Mr. Wells is a doctoral student in geography at Kansas State University, Manhattan, Kansas. 66506.
SEPARATE BUT EQUAL? DESEGREGATING BALTIMORE'S GOLF COURSES*
Version of Record online: 21 APR 2010
2008 American Geographical Society
Volume 98, Issue 2, pages 151–170, April 2008
How to Cite
Wells, J. E., Buckley, G. L. and Boone, C. G. (2008), SEPARATE BUT EQUAL? DESEGREGATING BALTIMORE'S GOLF COURSES. Geographical Review, 98: 151–170. doi: 10.1111/j.1931-0846.2008.tb00294.x
This research was supported by two grants from the National Science Foundation: deb 0423476 and sbe-hsd 0624159. We thank Craig Colten and two anonymous reviewers for their thoughtful comments and sage advice.
- Issue online: 21 APR 2010
- Version of Record online: 21 APR 2010
- civil rights;
- environmental justice;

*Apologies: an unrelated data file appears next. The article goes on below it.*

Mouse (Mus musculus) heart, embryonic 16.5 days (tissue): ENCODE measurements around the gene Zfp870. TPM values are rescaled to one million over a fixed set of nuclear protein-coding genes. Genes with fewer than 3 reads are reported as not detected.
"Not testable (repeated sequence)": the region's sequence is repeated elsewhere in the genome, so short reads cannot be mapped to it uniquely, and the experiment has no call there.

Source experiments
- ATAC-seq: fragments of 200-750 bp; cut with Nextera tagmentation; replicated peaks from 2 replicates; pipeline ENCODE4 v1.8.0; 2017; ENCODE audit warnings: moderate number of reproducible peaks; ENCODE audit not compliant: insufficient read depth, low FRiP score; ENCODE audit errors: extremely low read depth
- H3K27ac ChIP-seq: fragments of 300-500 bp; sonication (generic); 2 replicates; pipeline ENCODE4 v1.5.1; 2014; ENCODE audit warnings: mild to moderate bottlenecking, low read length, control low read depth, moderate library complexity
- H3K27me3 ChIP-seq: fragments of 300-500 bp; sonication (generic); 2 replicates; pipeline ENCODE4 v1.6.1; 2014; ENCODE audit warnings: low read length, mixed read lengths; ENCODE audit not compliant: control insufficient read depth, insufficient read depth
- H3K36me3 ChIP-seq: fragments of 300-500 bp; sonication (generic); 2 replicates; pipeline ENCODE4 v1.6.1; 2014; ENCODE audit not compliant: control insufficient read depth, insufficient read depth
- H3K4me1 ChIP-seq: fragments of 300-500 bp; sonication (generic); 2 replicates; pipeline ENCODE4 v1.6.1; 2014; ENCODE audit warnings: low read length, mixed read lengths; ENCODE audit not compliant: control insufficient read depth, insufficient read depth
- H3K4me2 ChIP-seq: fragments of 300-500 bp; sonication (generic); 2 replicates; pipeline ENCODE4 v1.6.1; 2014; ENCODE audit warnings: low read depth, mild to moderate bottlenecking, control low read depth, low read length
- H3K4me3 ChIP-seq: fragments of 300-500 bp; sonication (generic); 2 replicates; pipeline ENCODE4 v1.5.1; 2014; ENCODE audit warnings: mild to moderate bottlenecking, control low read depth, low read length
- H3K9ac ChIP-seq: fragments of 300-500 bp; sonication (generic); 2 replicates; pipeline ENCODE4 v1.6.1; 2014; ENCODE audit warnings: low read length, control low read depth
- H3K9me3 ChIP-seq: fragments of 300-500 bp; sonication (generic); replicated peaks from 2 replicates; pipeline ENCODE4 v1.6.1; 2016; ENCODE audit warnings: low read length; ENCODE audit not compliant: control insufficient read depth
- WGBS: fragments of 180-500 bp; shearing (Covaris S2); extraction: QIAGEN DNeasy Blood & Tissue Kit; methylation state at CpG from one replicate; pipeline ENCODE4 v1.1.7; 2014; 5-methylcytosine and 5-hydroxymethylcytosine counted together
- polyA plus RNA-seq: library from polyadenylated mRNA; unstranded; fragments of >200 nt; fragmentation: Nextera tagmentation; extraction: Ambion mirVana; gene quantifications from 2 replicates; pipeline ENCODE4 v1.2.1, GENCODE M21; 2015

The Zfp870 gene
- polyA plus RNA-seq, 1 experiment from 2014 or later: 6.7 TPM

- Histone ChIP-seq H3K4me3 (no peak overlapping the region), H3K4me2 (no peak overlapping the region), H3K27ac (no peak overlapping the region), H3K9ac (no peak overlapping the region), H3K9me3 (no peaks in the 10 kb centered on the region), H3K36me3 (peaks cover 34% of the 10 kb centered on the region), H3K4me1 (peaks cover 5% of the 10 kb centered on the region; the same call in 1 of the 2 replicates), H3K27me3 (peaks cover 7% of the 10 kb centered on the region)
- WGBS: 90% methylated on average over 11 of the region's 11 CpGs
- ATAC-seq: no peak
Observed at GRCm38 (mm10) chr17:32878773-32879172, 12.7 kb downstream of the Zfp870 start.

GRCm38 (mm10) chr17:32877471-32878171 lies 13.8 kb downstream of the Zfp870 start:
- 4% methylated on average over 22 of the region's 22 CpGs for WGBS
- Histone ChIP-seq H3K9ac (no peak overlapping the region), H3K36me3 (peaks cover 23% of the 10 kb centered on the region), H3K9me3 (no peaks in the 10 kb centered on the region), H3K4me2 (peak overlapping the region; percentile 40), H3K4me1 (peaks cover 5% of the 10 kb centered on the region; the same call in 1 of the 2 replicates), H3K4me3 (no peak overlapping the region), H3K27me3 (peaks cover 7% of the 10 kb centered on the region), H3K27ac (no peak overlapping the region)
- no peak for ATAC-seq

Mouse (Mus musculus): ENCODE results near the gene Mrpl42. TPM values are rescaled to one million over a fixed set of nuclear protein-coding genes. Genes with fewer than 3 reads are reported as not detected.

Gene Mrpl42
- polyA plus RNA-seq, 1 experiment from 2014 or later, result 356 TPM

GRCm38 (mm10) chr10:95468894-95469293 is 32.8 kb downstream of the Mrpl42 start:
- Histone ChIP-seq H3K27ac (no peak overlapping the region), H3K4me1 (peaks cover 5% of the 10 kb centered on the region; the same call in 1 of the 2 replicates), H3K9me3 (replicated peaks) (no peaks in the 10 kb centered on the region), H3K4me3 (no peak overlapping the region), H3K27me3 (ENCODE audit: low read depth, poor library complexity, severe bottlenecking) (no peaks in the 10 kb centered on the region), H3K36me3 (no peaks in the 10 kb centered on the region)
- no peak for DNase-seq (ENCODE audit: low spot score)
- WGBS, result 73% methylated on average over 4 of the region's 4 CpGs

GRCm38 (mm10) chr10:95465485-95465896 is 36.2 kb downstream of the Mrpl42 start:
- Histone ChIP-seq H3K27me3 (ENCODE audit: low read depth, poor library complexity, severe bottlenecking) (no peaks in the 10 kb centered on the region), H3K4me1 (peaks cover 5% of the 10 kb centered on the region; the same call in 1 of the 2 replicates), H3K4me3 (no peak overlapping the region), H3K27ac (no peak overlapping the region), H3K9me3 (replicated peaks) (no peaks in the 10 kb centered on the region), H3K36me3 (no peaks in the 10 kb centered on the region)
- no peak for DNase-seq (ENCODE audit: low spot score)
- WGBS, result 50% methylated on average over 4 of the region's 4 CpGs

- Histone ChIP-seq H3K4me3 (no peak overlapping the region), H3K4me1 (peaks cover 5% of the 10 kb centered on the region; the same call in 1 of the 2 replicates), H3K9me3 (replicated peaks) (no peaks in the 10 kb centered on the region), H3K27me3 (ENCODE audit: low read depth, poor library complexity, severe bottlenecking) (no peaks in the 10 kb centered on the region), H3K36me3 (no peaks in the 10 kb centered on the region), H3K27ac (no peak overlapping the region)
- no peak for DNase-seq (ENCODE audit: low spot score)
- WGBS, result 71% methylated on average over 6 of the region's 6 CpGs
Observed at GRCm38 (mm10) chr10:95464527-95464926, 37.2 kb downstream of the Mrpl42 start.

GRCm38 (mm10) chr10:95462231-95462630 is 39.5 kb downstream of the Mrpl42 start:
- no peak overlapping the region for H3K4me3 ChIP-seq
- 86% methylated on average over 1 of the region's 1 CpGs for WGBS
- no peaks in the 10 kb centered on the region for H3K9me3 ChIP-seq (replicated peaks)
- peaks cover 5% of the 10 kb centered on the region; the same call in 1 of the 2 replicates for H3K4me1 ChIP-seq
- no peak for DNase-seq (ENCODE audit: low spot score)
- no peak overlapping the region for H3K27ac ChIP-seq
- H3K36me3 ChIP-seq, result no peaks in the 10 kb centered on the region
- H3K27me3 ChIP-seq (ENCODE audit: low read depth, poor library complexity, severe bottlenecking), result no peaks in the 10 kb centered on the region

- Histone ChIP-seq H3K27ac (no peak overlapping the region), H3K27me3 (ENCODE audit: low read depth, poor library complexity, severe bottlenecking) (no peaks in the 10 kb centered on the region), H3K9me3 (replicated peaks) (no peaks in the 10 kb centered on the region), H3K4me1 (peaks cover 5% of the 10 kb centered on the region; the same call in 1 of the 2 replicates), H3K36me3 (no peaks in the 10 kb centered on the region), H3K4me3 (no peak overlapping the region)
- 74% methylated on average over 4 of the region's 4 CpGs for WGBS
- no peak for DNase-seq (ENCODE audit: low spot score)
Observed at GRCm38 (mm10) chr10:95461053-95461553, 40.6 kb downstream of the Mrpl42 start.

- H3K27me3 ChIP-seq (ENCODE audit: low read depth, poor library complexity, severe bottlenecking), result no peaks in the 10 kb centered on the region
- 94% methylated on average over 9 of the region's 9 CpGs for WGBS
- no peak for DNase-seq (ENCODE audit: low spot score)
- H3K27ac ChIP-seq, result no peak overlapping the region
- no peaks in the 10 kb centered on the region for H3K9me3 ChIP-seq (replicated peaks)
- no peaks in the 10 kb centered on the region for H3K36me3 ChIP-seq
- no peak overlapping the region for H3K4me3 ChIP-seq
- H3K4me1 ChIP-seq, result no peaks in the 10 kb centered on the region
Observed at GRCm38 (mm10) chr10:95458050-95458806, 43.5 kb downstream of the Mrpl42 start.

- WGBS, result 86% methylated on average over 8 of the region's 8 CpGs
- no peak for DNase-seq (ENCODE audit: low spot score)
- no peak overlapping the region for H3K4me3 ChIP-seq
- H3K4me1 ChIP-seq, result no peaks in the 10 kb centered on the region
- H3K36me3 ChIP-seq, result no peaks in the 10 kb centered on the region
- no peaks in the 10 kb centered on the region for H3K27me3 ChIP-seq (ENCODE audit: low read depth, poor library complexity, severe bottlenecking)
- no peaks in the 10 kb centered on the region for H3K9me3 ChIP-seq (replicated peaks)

ABSTRACT. Between the time of its opening, in 1923, and 1956, when the last vestiges of official segregation were swept away by the courts, the Carroll Park Municipal Golf Course in Baltimore, Maryland, figured prominently in the struggle to desegregate the city's recreational facilities. In this article we use historical sources to examine how access to Carroll Park was shaped by issues of race and ethnicity during the first half of the twentieth century, focusing specifically on the role the park played in the struggle to desegregate Baltimore's golf courses. We also consider how this victory ultimately contributed to desegregation at the city's other recreational facilities, including ball fields and swimming pools.